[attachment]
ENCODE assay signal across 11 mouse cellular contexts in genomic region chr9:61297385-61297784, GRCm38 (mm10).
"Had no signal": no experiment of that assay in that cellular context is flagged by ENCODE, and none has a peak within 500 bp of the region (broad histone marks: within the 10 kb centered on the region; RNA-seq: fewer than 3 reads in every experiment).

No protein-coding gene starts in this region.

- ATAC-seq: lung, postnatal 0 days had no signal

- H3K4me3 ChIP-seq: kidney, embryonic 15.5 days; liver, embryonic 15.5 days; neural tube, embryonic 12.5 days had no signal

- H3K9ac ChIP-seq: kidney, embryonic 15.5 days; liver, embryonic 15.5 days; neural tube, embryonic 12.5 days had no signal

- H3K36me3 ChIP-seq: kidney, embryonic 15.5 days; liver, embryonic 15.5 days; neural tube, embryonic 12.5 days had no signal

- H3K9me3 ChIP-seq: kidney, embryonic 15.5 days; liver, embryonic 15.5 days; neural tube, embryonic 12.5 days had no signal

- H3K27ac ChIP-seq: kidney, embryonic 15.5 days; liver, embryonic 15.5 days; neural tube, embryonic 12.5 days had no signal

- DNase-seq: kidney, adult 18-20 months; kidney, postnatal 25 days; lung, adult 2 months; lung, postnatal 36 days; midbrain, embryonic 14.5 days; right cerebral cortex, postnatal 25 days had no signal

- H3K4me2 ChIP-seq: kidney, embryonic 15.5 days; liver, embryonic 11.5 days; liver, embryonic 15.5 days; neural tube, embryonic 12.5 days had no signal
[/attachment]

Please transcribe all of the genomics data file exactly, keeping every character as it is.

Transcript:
ENCODE assay signal across 11 mouse cellular contexts in genomic region chr9:61297385-61297784, GRCm38 (mm10).
"Had no signal": no experiment of that assay in that cellular context is flagged by ENCODE, and none has a peak within 500 bp of the region (broad histone marks: within the 10 kb centered on the region; RNA-seq: fewer than 3 reads in every experiment).

No protein-coding gene starts in this region.

- ATAC-seq: lung, postnatal 0 days had no signal

- H3K4me3 ChIP-seq: kidney, embryonic 15.5 days; liver, embryonic 15.5 days; neural tube, embryonic 12.5 days had no signal

- H3K9ac ChIP-seq: kidney, embryonic 15.5 days; liver, embryonic 15.5 days; neural tube, embryonic 12.5 days had no signal

- H3K36me3 ChIP-seq: kidney, embryonic 15.5 days; liver, embryonic 15.5 days; neural tube, embryonic 12.5 days had no signal

- H3K9me3 ChIP-seq: kidney, embryonic 15.5 days; liver, embryonic 15.5 days; neural tube, embryonic 12.5 days had no signal

- H3K27ac ChIP-seq: kidney, embryonic 15.5 days; liver, embryonic 15.5 days; neural tube, embryonic 12.5 days had no signal

- DNase-seq: kidney, adult 18-20 months; kidney, postnatal 25 days; lung, adult 2 months; lung, postnatal 36 days; midbrain, embryonic 14.5 days; right cerebral cortex, postnatal 25 days had no signal

- H3K4me2 ChIP-seq: kidney, embryonic 15.5 days; liver, embryonic 11.5 days; liver, embryonic 15.5 days; neural tube, embryonic 12.5 days had no signal